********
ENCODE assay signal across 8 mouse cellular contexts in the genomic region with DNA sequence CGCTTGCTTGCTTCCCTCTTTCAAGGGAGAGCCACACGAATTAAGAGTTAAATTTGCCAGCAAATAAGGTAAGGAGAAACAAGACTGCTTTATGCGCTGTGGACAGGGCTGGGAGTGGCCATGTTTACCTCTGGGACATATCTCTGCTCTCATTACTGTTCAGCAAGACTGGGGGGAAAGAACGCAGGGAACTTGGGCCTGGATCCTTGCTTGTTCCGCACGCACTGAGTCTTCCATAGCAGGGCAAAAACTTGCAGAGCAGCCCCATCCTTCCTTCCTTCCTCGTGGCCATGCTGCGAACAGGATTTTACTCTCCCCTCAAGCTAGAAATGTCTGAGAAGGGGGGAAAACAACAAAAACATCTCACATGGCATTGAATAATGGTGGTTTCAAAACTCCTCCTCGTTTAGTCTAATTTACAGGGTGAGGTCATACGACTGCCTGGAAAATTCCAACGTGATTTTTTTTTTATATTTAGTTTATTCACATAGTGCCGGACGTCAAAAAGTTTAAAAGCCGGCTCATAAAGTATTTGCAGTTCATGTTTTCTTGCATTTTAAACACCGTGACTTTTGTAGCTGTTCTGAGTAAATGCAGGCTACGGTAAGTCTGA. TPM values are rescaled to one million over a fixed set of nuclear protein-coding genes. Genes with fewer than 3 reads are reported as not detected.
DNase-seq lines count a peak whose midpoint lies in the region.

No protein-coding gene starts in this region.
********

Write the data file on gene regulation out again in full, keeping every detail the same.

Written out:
ENCODE assay signal across 8 mouse cellular contexts in the genomic region with DNA sequence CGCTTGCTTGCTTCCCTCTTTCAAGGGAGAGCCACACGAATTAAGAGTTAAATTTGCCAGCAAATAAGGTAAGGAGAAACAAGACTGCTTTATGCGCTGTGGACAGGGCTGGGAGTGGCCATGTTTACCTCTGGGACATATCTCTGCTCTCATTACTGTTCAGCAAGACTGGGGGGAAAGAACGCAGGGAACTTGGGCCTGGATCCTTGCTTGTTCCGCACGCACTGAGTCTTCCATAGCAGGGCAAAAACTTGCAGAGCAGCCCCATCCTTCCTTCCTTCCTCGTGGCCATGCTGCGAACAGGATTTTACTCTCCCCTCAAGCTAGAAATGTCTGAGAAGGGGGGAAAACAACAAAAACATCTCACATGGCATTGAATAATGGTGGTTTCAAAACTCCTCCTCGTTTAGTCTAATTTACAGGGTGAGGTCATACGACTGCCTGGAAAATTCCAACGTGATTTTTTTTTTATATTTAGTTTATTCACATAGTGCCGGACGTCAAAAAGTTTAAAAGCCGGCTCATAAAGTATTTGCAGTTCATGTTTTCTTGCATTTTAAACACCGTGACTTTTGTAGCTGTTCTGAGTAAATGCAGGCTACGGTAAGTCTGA. TPM values are rescaled to one million over a fixed set of nuclear protein-coding genes. Genes with fewer than 3 reads are reported as not detected.
DNase-seq lines count a peak whose midpoint lies in the region.

No protein-coding gene starts in this region.